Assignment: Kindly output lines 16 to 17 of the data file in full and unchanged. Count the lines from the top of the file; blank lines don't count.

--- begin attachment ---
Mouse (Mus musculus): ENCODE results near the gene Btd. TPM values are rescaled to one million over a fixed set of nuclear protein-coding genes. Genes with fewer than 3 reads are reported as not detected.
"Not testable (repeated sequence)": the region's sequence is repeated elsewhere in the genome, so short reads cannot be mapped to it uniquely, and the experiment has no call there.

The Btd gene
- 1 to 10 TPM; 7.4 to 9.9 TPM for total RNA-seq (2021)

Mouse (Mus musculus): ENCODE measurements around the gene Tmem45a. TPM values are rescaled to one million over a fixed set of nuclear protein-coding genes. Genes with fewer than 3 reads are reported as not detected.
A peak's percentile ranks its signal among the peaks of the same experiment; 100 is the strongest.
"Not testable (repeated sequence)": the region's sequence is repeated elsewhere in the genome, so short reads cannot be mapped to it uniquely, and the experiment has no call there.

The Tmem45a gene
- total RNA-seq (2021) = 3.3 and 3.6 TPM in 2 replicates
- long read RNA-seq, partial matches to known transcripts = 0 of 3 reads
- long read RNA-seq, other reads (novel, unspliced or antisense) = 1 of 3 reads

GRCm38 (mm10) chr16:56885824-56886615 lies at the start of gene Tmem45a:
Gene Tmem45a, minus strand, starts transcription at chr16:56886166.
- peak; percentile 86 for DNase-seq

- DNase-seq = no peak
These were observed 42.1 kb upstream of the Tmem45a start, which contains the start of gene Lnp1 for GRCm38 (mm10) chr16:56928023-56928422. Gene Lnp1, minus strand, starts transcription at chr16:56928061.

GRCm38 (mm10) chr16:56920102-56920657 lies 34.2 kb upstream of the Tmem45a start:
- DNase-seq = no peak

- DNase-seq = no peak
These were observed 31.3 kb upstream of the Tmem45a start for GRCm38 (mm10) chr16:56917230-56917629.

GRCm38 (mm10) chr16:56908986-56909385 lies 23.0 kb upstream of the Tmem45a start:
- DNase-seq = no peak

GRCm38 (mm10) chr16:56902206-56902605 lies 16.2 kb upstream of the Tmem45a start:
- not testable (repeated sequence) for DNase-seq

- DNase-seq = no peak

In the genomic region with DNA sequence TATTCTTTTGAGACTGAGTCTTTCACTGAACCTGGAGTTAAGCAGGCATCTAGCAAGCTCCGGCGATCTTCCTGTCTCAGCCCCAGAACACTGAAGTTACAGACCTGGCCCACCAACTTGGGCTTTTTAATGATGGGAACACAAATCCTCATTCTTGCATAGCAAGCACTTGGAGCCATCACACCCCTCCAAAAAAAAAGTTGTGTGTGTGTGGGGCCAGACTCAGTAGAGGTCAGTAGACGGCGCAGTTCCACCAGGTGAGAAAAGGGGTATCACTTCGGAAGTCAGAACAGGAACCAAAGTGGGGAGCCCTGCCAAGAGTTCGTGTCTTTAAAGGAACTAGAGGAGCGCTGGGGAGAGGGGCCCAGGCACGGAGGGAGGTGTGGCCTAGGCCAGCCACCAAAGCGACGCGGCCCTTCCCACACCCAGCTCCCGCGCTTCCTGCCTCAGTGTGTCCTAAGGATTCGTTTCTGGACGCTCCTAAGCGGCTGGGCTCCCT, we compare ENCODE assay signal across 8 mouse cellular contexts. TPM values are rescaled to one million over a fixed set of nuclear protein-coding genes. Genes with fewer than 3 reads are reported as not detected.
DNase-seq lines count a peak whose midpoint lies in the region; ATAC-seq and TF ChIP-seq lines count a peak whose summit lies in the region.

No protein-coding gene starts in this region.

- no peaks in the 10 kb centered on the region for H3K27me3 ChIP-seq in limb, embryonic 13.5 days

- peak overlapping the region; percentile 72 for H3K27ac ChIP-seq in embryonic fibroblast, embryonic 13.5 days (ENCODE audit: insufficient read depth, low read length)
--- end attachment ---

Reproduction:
These were observed 42.1 kb upstream of the Tmem45a start, which contains the start of gene Lnp1 for GRCm38 (mm10) chr16:56928023-56928422. Gene Lnp1, minus strand, starts transcription at chr16:56928061.

GRCm38 (mm10) chr16:56920102-56920657 lies 34.2 kb upstream of the Tmem45a start: